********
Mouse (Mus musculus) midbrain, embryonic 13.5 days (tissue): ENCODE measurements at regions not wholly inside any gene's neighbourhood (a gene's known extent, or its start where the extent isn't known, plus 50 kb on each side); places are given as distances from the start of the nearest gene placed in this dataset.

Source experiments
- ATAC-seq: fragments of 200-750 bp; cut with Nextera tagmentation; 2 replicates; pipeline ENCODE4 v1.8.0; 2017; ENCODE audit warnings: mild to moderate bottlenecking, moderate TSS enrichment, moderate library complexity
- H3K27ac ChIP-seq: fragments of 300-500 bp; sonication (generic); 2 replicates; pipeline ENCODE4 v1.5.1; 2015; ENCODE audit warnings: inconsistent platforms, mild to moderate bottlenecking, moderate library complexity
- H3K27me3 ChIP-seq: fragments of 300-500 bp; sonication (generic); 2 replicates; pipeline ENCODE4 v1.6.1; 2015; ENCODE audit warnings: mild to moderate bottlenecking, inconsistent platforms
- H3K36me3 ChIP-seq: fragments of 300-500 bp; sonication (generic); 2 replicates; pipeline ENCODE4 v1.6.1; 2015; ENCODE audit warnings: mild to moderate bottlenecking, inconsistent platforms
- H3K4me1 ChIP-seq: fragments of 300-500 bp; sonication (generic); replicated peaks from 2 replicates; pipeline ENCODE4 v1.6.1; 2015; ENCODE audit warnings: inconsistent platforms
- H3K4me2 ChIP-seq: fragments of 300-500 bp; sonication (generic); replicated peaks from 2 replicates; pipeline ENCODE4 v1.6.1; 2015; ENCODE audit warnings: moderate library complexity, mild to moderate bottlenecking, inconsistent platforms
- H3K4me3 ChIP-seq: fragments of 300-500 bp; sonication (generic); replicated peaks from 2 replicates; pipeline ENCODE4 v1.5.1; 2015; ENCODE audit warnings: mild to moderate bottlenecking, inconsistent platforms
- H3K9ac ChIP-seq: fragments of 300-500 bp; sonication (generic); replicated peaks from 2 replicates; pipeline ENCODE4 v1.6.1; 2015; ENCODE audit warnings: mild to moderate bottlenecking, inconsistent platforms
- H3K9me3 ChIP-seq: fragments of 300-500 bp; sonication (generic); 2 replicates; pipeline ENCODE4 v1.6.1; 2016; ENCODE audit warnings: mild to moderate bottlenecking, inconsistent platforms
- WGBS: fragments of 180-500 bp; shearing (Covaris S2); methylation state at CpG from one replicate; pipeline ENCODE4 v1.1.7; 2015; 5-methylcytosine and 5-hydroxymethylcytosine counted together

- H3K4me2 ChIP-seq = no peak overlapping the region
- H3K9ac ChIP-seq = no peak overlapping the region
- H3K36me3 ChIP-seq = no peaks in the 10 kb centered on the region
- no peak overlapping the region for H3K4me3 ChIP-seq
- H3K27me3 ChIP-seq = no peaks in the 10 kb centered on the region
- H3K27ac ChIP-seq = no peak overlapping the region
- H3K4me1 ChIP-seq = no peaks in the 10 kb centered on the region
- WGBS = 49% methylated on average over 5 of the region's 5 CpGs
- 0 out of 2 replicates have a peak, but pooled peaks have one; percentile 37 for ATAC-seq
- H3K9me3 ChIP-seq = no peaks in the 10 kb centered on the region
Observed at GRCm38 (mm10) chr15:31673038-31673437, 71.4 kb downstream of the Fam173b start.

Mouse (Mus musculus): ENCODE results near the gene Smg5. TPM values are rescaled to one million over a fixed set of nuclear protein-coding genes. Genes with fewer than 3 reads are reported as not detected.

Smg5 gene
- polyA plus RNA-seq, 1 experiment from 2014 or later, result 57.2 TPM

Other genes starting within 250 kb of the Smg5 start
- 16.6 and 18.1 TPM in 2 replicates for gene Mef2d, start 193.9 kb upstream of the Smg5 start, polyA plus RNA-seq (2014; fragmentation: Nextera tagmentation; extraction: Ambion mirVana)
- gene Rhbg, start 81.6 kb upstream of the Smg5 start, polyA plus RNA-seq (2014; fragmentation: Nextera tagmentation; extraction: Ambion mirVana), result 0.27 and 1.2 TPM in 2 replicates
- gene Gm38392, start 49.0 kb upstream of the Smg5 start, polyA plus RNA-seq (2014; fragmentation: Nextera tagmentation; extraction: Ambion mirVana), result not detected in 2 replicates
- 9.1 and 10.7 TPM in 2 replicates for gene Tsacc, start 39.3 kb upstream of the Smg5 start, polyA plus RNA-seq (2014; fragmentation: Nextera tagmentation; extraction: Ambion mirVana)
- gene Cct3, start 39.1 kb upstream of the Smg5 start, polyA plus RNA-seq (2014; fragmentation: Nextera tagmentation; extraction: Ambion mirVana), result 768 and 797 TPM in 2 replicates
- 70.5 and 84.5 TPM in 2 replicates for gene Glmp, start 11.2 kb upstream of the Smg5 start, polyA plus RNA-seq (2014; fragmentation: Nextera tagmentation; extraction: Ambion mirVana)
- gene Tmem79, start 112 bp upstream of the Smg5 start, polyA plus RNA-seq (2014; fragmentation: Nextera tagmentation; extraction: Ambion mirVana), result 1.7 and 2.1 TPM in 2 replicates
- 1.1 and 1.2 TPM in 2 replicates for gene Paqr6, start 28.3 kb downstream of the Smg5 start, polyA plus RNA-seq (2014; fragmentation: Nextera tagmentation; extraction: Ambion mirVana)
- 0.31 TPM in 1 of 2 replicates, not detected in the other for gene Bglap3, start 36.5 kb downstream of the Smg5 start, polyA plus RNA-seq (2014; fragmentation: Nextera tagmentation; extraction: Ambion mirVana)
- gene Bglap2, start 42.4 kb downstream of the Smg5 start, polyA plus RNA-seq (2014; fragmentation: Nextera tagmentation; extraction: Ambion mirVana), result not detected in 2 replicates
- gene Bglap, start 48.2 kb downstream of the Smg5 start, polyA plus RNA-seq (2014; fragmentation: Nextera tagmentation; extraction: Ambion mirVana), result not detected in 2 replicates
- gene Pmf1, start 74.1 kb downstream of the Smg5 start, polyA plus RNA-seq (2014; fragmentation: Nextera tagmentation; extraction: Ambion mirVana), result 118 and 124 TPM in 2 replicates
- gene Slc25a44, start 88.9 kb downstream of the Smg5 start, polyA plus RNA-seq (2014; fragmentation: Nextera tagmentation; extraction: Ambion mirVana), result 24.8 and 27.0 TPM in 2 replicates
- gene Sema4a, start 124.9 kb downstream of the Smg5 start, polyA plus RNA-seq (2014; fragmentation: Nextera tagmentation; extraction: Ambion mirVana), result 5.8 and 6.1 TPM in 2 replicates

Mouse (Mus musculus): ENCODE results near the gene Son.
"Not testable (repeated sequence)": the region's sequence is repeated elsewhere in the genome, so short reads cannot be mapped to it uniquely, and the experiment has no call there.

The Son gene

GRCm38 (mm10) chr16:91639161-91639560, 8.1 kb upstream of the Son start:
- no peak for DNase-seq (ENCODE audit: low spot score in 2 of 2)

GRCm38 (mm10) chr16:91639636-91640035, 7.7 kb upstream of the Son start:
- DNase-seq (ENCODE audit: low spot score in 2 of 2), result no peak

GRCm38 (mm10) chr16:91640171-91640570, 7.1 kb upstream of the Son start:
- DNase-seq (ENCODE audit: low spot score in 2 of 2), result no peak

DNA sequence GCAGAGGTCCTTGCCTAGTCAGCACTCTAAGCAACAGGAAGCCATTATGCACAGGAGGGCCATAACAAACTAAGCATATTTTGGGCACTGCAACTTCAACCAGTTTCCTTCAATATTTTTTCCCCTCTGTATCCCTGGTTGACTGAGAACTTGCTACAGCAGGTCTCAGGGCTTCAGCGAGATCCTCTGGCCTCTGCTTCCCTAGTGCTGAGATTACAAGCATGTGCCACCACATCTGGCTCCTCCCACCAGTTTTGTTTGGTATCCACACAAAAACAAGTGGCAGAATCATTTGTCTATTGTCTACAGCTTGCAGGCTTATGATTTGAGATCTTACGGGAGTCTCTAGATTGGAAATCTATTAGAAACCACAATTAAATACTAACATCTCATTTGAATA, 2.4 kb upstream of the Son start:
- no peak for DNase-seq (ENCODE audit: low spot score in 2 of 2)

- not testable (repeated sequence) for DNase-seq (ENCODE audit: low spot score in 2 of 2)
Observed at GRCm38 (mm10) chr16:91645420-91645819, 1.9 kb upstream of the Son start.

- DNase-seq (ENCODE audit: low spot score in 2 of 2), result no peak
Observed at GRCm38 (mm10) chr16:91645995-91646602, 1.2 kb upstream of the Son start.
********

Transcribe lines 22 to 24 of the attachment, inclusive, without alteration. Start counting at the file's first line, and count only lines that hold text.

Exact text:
- H3K9me3 ChIP-seq = no peaks in the 10 kb centered on the region
Observed at GRCm38 (mm10) chr15:31673038-31673437, 71.4 kb downstream of the Fam173b start.

Mouse (Mus musculus): ENCODE results near the gene Smg5. TPM values are rescaled to one million over a fixed set of nuclear protein-coding genes. Genes with fewer than 3 reads are reported as not detected.